Date of Completion


Embargo Period



Teacher-Directed Opportunities to Respond, Classroom Management, MTSS, Teacher Professional Development, Teacher Behavior, Student Behavior

Major Advisor

Brandi Simonsen

Associate Advisor

George Sugai

Associate Advisor

Michael Coyne

Field of Study

Special Education


Doctor of Philosophy

Open Access

Open Access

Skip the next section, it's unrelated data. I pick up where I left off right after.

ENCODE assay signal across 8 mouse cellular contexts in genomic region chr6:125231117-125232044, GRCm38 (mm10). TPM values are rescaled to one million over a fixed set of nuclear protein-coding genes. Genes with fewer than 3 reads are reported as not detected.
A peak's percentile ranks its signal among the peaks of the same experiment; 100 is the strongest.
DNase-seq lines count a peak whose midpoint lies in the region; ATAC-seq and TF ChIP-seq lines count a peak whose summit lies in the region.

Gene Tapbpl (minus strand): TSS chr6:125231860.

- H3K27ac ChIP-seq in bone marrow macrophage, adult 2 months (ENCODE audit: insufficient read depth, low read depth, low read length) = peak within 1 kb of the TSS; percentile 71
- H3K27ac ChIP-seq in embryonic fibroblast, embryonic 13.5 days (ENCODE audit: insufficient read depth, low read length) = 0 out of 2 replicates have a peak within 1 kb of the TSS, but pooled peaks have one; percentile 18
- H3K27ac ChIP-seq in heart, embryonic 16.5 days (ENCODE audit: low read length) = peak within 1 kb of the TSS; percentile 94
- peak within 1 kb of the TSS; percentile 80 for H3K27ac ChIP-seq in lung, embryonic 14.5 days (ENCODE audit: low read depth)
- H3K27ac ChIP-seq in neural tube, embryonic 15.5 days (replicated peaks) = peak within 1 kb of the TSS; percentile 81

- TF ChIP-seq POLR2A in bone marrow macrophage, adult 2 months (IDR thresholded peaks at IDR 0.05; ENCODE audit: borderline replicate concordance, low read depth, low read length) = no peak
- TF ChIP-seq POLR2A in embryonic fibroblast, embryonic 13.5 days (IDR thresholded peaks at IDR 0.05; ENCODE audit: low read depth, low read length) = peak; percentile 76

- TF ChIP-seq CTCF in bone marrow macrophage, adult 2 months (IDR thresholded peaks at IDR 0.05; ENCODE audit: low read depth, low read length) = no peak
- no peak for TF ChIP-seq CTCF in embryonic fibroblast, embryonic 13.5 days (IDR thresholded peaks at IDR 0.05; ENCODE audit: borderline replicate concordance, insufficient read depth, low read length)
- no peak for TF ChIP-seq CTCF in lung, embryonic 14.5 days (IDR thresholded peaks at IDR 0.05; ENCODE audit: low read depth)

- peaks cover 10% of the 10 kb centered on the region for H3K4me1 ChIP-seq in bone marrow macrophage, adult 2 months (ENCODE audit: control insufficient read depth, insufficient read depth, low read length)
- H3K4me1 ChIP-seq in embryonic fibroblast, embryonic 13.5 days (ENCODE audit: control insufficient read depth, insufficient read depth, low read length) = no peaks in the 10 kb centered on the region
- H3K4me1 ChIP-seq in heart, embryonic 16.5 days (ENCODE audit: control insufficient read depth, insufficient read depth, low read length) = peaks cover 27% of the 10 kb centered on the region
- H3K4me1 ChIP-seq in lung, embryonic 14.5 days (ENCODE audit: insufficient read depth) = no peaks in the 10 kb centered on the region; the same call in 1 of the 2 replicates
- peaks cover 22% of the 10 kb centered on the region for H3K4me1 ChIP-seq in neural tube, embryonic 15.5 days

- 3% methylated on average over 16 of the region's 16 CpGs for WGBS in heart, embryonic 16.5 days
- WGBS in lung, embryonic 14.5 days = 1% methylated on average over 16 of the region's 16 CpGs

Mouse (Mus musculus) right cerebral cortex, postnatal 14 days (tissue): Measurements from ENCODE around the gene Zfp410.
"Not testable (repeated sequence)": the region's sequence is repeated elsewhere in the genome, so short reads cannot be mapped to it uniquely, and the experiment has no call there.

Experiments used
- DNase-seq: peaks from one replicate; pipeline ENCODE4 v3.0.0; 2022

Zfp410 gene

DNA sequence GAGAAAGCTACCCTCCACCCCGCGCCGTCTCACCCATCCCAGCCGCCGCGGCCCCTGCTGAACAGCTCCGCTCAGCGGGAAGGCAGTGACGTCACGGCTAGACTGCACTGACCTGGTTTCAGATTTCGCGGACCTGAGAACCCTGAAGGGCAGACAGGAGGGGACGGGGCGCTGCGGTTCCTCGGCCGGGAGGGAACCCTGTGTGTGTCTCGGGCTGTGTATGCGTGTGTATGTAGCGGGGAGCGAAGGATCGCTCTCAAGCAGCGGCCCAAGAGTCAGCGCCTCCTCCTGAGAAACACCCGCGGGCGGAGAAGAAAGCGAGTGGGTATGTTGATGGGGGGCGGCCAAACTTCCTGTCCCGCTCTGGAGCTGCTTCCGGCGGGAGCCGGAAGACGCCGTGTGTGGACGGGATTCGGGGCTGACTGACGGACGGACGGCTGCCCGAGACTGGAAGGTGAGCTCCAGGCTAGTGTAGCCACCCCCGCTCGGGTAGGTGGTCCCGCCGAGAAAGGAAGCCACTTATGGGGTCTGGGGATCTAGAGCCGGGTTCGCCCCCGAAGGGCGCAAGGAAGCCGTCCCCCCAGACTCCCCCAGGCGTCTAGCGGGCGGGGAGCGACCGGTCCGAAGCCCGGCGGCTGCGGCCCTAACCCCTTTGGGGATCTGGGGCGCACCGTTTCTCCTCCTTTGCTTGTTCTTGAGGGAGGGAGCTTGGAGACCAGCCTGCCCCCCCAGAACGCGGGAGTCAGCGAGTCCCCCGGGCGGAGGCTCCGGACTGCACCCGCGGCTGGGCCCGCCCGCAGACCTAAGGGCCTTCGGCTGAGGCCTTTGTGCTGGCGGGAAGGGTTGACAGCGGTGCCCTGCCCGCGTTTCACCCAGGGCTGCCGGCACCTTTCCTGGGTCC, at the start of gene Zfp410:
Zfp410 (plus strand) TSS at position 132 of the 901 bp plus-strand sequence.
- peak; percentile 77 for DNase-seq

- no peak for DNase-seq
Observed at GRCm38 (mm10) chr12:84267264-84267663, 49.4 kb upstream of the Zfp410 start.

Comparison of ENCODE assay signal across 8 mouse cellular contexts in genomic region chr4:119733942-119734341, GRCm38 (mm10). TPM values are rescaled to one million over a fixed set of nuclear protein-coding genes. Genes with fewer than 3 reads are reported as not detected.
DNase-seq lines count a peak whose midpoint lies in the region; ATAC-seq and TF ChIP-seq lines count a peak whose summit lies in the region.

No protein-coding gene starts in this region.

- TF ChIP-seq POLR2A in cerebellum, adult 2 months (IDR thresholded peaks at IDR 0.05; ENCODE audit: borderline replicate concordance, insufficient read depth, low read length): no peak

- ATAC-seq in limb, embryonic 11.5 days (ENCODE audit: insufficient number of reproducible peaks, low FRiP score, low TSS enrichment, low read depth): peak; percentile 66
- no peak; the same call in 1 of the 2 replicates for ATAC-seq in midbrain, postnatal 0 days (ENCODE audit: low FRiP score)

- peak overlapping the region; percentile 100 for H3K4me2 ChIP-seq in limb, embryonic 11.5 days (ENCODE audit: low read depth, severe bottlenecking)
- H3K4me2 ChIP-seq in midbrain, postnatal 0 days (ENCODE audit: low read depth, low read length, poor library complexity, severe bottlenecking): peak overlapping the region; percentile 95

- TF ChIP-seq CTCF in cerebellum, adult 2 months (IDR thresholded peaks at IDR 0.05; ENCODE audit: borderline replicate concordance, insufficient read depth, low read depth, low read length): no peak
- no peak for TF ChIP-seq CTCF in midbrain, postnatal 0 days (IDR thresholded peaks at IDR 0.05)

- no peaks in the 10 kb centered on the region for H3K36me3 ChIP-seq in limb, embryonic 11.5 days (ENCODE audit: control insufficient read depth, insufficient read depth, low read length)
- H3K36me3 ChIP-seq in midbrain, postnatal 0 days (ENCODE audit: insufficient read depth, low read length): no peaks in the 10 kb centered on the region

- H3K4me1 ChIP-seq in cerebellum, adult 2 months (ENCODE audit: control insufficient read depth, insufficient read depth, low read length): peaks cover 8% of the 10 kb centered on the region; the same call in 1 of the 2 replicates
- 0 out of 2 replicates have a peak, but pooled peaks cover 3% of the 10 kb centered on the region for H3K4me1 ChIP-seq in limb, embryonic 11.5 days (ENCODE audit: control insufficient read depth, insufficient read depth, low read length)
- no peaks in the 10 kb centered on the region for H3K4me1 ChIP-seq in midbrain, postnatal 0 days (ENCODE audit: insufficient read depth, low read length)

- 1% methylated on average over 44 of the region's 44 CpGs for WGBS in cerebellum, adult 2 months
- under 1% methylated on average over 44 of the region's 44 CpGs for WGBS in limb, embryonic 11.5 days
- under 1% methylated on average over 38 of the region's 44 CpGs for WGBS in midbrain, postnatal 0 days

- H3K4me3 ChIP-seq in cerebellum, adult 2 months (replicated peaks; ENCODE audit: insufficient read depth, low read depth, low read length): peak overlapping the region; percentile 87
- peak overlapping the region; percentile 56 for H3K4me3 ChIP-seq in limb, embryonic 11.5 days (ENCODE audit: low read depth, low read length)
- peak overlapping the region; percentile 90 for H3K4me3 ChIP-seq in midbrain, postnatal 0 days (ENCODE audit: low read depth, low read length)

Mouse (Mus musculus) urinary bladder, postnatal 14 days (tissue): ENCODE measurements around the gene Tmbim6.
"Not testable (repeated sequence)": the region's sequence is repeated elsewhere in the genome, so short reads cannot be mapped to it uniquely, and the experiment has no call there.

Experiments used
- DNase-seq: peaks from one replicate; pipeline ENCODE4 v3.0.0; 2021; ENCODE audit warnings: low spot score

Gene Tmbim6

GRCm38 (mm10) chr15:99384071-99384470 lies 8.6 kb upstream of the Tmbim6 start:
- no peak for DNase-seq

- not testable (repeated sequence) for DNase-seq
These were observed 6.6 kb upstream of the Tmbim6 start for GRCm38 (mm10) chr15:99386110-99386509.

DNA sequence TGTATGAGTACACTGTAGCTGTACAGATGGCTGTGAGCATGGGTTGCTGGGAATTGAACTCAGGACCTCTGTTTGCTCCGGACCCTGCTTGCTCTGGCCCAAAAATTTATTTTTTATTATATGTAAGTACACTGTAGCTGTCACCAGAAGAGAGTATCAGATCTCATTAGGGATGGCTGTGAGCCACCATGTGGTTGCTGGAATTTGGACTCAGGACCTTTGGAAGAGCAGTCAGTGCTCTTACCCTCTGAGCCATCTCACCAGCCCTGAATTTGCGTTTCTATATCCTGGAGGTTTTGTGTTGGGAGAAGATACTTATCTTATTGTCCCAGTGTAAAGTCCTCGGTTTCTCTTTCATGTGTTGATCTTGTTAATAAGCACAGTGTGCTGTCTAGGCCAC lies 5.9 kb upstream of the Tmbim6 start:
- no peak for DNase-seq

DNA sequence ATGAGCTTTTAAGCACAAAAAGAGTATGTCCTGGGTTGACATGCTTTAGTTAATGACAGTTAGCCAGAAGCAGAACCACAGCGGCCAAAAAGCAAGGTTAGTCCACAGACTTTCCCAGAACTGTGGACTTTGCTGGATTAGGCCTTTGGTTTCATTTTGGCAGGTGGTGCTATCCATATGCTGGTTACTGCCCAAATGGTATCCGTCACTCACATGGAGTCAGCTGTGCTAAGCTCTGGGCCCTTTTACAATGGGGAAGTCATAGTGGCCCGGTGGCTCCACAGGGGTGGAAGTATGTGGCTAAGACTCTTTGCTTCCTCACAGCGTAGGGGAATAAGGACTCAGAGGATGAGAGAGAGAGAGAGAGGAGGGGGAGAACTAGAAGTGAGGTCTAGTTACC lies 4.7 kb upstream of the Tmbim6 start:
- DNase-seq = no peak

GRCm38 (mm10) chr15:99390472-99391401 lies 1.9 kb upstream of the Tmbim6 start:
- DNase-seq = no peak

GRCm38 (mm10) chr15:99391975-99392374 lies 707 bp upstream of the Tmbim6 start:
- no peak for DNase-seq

This dissertation aimed to explore the effects of a targeted professional development package within the context of a multi-tiered system of support (MTSS) model for professional development (PD) on teachers’ rates of presentation of opportunities to respond during teacher-directed phonics instruction. Research indicates that increased presentation of teacher-directed opportunities to respond (TD-OTR), an evidence-based classroom management strategy with demonstrated positive impacts on student academic and behavioral outcomes, may be one of the most critical classroom management practices available to teachers. I aimed to use an experimental single subject multiple baseline design across teachers, to examine the effects of a targeted professional development package (including self-management package and performance feedback) on increasing teachers’ presentation of TD-OTRs and the resulting impacts of teacher behavior change on student academic and behavioral outcomes. Due to teachers’ positive response to universal intervention, a functional relation between targeted PD and teacher behavior was not documented (i.e., experimental control was not achieved). Therefore, within this dissertation, I present five case studies. These case studies detail the increases in teachers’ rates of presentation of TD-OTRs when the universal and, for one teacher, targeted PD was implemented and present outcomes for students’ academic and social behavior. Results indicate that providing classroom management PD within an MTSS framework may be an effective strategy for increasing teachers’ rates of presentation of TD-OTRs. In addition, 3 low-risk and 3 moderate/high-risk students within each classroom demonstrated sustained or increased academic engagement and decreased disruptive behavior as teachers increased their rates of TD-OTR presentation. However, measures of students’ oral reading fluency did not indicate growth during the intervention phase. Implications for policy makers, practitioners, and researchers are discussed in detail.